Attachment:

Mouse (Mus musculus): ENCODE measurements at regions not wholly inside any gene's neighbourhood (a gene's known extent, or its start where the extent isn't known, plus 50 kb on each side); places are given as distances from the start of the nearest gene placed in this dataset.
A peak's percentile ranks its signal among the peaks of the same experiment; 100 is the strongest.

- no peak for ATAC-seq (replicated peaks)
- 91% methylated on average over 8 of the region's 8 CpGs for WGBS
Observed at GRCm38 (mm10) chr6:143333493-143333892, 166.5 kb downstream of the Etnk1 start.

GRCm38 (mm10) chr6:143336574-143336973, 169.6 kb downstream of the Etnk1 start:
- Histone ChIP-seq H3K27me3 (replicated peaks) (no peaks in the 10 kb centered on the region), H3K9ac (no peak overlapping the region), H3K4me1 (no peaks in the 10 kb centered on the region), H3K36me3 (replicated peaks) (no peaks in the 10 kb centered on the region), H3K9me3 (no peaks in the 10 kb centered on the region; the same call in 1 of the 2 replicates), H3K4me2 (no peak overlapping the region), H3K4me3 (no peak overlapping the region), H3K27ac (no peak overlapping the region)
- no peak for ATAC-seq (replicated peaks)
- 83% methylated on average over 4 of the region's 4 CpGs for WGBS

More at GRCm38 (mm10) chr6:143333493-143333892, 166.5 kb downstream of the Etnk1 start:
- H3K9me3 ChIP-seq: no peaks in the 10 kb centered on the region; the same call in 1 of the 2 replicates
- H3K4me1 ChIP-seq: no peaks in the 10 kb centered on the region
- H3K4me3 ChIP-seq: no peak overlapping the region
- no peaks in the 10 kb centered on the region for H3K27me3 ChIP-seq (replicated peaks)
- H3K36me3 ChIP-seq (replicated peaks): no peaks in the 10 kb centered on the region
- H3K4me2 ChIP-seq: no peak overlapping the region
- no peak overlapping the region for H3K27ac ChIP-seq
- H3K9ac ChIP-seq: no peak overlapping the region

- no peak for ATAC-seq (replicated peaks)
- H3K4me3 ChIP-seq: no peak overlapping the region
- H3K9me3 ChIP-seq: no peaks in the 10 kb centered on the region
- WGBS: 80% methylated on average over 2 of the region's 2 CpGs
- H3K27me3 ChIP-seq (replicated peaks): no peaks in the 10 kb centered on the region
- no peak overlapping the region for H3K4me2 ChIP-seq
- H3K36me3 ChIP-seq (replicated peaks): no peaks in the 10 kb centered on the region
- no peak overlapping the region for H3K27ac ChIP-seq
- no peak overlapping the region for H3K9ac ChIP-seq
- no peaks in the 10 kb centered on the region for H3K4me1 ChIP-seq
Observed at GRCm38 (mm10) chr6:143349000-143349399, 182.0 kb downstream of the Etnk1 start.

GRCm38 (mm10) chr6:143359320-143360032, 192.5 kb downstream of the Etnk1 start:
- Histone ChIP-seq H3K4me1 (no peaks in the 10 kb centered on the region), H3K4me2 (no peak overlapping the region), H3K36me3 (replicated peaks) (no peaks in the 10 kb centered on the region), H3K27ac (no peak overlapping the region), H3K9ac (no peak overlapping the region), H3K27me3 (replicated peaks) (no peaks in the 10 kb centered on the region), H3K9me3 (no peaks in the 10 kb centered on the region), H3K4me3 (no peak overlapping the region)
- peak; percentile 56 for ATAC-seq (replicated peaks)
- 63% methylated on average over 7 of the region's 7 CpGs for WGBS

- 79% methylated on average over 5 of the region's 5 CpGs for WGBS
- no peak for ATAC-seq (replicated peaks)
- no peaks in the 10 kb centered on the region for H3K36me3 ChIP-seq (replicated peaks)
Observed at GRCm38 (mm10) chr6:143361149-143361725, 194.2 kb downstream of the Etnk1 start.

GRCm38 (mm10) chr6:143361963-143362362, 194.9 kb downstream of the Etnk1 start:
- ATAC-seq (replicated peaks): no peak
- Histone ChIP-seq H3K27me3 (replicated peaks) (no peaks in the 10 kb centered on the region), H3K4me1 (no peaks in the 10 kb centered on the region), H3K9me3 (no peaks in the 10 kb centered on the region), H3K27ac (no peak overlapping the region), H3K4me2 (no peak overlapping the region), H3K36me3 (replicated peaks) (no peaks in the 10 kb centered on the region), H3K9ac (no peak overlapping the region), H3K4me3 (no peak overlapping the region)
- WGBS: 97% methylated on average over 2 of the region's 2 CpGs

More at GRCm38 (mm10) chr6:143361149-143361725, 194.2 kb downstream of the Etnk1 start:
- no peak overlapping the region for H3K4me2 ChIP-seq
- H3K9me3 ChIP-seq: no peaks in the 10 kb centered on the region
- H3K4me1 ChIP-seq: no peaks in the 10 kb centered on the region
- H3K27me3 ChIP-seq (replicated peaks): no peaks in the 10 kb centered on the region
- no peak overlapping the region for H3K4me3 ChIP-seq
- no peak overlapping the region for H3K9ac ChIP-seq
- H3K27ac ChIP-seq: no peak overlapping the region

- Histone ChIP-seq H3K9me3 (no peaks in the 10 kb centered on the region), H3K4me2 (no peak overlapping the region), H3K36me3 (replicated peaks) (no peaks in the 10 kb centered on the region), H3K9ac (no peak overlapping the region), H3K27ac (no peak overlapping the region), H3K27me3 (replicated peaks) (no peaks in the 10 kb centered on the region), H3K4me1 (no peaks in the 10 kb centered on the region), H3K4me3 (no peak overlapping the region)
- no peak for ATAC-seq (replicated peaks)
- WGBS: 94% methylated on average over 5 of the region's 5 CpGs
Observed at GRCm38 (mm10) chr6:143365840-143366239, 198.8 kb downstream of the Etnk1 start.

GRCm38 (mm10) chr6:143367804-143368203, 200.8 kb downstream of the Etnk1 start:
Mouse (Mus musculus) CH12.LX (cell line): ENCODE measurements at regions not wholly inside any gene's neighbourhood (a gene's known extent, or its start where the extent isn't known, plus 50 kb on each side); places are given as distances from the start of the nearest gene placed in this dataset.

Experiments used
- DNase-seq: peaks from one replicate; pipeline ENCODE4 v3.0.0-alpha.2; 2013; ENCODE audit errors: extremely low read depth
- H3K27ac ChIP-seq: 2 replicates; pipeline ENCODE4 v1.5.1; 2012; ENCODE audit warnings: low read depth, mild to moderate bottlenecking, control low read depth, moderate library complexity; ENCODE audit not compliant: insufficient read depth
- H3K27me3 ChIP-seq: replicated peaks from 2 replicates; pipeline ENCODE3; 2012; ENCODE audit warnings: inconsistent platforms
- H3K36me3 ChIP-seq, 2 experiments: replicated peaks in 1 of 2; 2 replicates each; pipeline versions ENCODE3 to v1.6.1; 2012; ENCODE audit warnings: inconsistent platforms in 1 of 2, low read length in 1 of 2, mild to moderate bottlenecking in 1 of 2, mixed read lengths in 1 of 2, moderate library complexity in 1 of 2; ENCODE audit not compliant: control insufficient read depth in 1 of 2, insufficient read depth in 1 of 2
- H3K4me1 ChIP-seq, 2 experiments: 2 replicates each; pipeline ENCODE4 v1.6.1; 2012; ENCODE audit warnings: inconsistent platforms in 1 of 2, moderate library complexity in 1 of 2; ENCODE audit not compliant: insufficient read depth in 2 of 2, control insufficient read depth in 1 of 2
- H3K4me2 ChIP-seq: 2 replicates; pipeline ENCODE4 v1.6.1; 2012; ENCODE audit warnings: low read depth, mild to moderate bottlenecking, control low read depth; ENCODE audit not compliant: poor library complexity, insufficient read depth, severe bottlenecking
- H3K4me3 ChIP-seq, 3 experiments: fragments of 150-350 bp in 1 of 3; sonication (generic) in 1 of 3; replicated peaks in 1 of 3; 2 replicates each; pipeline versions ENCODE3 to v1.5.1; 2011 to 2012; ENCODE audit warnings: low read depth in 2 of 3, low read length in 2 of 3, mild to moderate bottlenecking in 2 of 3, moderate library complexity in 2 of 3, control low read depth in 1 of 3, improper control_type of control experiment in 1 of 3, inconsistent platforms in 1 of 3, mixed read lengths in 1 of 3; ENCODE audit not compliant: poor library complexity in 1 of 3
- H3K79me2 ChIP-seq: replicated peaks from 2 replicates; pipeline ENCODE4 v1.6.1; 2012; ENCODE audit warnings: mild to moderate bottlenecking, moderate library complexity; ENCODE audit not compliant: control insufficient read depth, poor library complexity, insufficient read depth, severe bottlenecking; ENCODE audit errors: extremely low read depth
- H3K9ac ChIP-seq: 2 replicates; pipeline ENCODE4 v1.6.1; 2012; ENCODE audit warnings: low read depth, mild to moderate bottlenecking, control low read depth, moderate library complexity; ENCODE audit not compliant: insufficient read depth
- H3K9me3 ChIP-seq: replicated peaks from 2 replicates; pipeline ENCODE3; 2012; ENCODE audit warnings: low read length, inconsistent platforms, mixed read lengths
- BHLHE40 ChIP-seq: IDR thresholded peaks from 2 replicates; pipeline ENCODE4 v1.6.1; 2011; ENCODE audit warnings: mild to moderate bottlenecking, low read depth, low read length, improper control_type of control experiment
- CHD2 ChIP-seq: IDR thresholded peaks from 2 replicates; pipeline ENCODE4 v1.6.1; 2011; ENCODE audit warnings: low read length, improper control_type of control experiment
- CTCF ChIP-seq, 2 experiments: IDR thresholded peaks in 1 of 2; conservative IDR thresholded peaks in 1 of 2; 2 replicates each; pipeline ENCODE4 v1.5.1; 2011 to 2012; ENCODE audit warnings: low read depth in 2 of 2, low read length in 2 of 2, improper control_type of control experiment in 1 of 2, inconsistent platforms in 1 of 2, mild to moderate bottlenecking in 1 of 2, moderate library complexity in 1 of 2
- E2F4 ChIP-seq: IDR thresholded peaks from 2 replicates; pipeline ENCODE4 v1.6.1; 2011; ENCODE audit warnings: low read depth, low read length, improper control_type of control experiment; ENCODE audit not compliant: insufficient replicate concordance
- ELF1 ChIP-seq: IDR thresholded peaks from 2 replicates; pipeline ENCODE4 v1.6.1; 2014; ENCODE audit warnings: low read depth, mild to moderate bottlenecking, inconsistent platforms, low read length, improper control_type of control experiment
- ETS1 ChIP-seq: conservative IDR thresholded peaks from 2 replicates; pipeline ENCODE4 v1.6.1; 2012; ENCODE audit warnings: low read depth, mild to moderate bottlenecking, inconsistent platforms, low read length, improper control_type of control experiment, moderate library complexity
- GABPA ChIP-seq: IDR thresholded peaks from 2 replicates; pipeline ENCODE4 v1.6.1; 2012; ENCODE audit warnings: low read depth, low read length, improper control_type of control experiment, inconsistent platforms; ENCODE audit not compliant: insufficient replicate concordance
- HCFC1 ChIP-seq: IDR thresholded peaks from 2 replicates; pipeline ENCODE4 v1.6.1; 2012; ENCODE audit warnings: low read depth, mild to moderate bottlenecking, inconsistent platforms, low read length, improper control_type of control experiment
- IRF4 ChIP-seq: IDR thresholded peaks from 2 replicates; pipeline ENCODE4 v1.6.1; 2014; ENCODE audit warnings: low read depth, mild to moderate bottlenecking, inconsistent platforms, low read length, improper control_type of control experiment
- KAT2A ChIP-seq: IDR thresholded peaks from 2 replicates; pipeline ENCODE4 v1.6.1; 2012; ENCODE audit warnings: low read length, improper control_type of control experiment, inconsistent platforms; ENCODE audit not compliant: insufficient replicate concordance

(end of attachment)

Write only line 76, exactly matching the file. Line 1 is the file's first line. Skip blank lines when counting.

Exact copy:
- KAT2A ChIP-seq: IDR thresholded peaks from 2 replicates; pipeline ENCODE4 v1.6.1; 2012; ENCODE audit warnings: low read length, improper control_type of control experiment, inconsistent platforms; ENCODE audit not compliant: insufficient replicate concordance